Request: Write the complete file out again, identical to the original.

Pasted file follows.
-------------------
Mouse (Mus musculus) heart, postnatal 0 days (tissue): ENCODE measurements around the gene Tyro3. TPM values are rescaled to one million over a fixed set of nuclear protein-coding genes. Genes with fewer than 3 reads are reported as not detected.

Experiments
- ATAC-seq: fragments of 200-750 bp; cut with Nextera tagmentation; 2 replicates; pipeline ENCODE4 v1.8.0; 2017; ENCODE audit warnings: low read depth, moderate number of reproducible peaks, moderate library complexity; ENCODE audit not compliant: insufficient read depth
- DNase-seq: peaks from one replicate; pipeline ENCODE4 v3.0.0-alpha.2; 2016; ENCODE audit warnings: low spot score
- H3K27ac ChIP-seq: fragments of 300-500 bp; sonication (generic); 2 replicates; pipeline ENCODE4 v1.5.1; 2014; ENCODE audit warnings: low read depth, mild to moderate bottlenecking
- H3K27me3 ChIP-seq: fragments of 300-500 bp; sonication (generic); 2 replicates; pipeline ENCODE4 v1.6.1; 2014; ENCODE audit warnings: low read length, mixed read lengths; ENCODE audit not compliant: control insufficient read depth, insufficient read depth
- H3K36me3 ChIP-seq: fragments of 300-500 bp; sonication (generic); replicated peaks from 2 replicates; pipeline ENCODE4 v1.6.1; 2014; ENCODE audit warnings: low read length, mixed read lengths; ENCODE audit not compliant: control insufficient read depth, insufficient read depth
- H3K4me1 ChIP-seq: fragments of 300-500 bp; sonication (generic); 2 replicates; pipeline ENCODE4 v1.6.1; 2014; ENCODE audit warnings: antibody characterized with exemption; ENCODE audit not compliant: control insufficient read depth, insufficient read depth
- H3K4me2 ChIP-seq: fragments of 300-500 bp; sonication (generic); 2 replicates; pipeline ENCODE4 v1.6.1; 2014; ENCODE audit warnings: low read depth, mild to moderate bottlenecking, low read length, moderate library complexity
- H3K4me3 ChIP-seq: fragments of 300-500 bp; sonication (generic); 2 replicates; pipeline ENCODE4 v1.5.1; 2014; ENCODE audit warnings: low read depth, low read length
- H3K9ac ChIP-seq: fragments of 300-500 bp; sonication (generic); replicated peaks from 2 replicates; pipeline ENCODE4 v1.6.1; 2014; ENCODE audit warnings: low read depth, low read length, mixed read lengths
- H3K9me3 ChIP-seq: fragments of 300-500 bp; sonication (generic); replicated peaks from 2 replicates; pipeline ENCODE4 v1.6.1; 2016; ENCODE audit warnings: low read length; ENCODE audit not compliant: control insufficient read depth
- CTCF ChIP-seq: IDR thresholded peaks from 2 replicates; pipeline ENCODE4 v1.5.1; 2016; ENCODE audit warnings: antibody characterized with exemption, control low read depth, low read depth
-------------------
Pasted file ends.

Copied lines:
Mouse (Mus musculus) heart, postnatal 0 days (tissue): ENCODE measurements around the gene Tyro3. TPM values are rescaled to one million over a fixed set of nuclear protein-coding genes. Genes with fewer than 3 reads are reported as not detected.

Experiments
- ATAC-seq: fragments of 200-750 bp; cut with Nextera tagmentation; 2 replicates; pipeline ENCODE4 v1.8.0; 2017; ENCODE audit warnings: low read depth, moderate number of reproducible peaks, moderate library complexity; ENCODE audit not compliant: insufficient read depth
- DNase-seq: peaks from one replicate; pipeline ENCODE4 v3.0.0-alpha.2; 2016; ENCODE audit warnings: low spot score
- H3K27ac ChIP-seq: fragments of 300-500 bp; sonication (generic); 2 replicates; pipeline ENCODE4 v1.5.1; 2014; ENCODE audit warnings: low read depth, mild to moderate bottlenecking
- H3K27me3 ChIP-seq: fragments of 300-500 bp; sonication (generic); 2 replicates; pipeline ENCODE4 v1.6.1; 2014; ENCODE audit warnings: low read length, mixed read lengths; ENCODE audit not compliant: control insufficient read depth, insufficient read depth
- H3K36me3 ChIP-seq: fragments of 300-500 bp; sonication (generic); replicated peaks from 2 replicates; pipeline ENCODE4 v1.6.1; 2014; ENCODE audit warnings: low read length, mixed read lengths; ENCODE audit not compliant: control insufficient read depth, insufficient read depth
- H3K4me1 ChIP-seq: fragments of 300-500 bp; sonication (generic); 2 replicates; pipeline ENCODE4 v1.6.1; 2014; ENCODE audit warnings: antibody characterized with exemption; ENCODE audit not compliant: control insufficient read depth, insufficient read depth
- H3K4me2 ChIP-seq: fragments of 300-500 bp; sonication (generic); 2 replicates; pipeline ENCODE4 v1.6.1; 2014; ENCODE audit warnings: low read depth, mild to moderate bottlenecking, low read length, moderate library complexity
- H3K4me3 ChIP-seq: fragments of 300-500 bp; sonication (generic); 2 replicates; pipeline ENCODE4 v1.5.1; 2014; ENCODE audit warnings: low read depth, low read length
- H3K9ac ChIP-seq: fragments of 300-500 bp; sonication (generic); replicated peaks from 2 replicates; pipeline ENCODE4 v1.6.1; 2014; ENCODE audit warnings: low read depth, low read length, mixed read lengths
- H3K9me3 ChIP-seq: fragments of 300-500 bp; sonication (generic); replicated peaks from 2 replicates; pipeline ENCODE4 v1.6.1; 2016; ENCODE audit warnings: low read length; ENCODE audit not compliant: control insufficient read depth
- CTCF ChIP-seq: IDR thresholded peaks from 2 replicates; pipeline ENCODE4 v1.5.1; 2016; ENCODE audit warnings: antibody characterized with exemption, control low read depth, low read depth